At Gintime we’ve been around a few distilleries in our time – whisky and whiskey ones, rum ones and of course gin ones but we’ve never seen anything like the Caorunn Gin distilling process. It’s a form of closely vapour /infusion distillation, ie the same way Bombay Sapphire and a percentage of Hendrick’s Gin is made. But where those gins use more traditional shaped stills with specially constructed botanicals baskets, Caorunn does it completely differently.
First of all a high quality neutral grain spirit is vaporised in a conventional almost Dutch style copper still. In vapour form the spirit then travels through to the Berry Chamber, a Heath Robinson looking contraption that was built in the 1920s and originally used to extract fusel oils when distilling perfumes. It is a round horizontal chamber with a copper frame (copper is used in the distillation of spirits because it removes sulphur and unwanted compounds) and it contains four large horizontally positioned trays. Caorunn’s eleven botanicals are spread on these trays in such a way as to allow the spirit vapour to pick up the broadest range of flavours over the widest possible area.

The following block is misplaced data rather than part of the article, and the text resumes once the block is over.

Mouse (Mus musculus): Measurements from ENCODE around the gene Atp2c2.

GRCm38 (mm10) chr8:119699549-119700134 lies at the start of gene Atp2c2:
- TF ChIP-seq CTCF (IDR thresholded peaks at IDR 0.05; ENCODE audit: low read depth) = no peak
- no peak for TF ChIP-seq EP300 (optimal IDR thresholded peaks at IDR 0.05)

Caorunn distillation is a slow process – it takes four hours to distil 1000 litres of spirit into gin but as the old adage goes: “good things come to those who wait”. Certainly this particular method of distillation allows the aromatic notes of the six classic gin botanicals – juniper, coriander, orange and lemon peel, angelica and cassia bark – to be deeply imbedded in the spirit. At the same time the more elusive, fragrant notes of the Celtic botanicals – rowan berries, could blush apple, bog myrtle, heather and dandelion leaf – are captured and held. Those Speyside distillers, they do know what they are doing.